“I had a meltdown and my parents could see it. It was a big disappointment. No one could argue that I didn’t know how to play,” she said. “It was just my sex that was the problem.”

The National Organization of Women heard about Pepe’s story and asked to represent her in a lawsuit against Little League Baseball.

Pepe’s landmark victory paved the way for generations of girls — and landed her on packages of Big League Chew. Courtesy of Maria Pepe

The Yankees reached out too — inviting Pepe to a game with her family. But not everyone welcomed her legal bout.

“There were some rough moments when folks could be harsh and say, ‘You should be at home with your mom.’ My parents would get some heat from neighbors,” Pepe remembered. “I was a kid who absorbed a lot. If someone said something that was rough, I didn’t tell my parents because I didn’t want them to pull the plug [on the fight].

“There was an overarching feeling that I should have left well enough alone.”

And it wasn’t an easy battle. Two years later, in 1973, a New Jersey judge ruled in favor of Pepe; it took another year to be upheld by the Superior Court.

Maria Pepe’s Young Democrats baseball cap is now displayed in the Baseball Hall of Fame in Cooperstown. Milo Stewart Jr./National Baseball Hall of Fame and Museum

By the time the exclusionary rule was officially dropped, Pepe was 14 and had aged out of the league. She played basketball in high school and varsity softball at St. Peter’s College [now University] in Jersey City and went on to become an accountant. She’s now the assistant comptroller of her hometown of Hoboken.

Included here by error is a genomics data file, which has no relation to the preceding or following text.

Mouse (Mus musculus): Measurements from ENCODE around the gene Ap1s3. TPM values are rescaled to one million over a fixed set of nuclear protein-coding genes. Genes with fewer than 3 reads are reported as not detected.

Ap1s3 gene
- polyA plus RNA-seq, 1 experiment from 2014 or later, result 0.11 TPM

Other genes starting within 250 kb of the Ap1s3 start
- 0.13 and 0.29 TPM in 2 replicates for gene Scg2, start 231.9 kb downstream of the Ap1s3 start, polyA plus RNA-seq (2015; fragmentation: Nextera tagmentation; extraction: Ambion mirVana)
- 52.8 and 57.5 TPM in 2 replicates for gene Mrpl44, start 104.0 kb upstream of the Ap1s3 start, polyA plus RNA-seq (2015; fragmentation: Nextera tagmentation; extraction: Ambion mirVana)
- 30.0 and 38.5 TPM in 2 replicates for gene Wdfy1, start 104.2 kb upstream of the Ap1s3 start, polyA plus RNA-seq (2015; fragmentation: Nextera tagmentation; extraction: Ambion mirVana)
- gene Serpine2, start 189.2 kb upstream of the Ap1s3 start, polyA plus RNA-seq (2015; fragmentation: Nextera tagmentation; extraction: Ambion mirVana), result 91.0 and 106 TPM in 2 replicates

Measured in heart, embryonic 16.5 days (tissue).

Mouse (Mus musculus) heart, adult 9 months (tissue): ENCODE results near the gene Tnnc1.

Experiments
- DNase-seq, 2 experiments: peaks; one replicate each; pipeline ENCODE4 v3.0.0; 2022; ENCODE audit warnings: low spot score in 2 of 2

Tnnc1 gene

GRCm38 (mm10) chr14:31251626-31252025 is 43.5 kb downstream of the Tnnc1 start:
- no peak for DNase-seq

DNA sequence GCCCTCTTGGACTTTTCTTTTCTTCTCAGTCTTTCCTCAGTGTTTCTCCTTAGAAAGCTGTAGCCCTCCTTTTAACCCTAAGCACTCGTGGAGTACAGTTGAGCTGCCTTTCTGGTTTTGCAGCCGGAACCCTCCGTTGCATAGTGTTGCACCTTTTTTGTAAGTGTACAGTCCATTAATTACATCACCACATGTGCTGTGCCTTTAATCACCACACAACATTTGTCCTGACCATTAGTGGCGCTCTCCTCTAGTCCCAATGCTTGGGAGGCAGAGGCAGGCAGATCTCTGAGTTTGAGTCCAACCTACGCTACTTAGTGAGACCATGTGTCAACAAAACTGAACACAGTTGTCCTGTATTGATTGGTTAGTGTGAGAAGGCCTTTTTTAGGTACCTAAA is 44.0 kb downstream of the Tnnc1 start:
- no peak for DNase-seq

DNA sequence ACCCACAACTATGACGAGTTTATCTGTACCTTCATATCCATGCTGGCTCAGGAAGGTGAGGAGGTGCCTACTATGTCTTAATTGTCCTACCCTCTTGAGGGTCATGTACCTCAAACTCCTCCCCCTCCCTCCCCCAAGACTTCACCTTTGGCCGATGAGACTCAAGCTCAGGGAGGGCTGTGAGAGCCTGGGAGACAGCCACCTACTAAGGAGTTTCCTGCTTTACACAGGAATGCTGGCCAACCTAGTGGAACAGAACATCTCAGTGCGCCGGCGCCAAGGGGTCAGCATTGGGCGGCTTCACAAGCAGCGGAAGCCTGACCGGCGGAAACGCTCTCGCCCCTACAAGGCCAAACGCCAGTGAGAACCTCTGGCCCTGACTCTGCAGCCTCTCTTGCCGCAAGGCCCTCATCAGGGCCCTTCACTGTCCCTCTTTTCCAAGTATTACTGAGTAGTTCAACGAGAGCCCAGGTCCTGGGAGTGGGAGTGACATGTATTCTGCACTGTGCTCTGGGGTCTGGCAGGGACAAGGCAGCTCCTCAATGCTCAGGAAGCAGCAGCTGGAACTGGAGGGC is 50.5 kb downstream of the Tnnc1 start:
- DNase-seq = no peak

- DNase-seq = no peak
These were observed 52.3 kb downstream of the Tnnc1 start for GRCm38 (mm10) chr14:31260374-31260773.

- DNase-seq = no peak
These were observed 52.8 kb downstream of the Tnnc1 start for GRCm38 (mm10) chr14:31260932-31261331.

Baseball has never left her blood. Nor has the sport forgotten her name.

In June, Little League will stage the inaugural “Maria Pepe Little League Baseball Legacy Series: A Girls with Game Experience,” a girls baseball tournament in Williamsport.

Maria Pepe in her Young Democrats uniform from 1972. Courtesy of Maria Pepe

“It’s fifty years, and I’m blessed they will be doing this event,” Pepe said.

To date, 22 girls have participated in the Little League World Series — including, in 2014, sensation Mo’ne Davis, who later made the cover of Sports Illustrated.

Seeing girls play on that stage is “the gift that keeps on giving” for Pepe.

As for her defining moment five decades ago, she credits her late parents Patsy and Angie for the strength to follow through, saying, “I’m blessed my parents stood by my side.”

In 2016, her hometown of Hoboken named the local batting cages after her.

In 2004, Maria Pepe threw out the first pitch at the Little League World Series to mark the 30th anniversary of her legal victory. ASSOCIATED PRESS

“My dad died at 65, so he didn’t get to see the positive side to everything,” Pepe said of that day. “But when I heard the news, I had tears running down my face. I couldn’t wait to get home and tell my mother.”

Pepe’s imprint on the game extends beyond her trailblazing case. Her uniform cap from 1972 now sits in the Baseball Hall of Fame in Cooperstown.

“I’m just delighted and heart warmed about the embrace I am getting from everyone, and I’m happy we’re in a better place,” said Pepe.

“I wish I could grow up all over again.”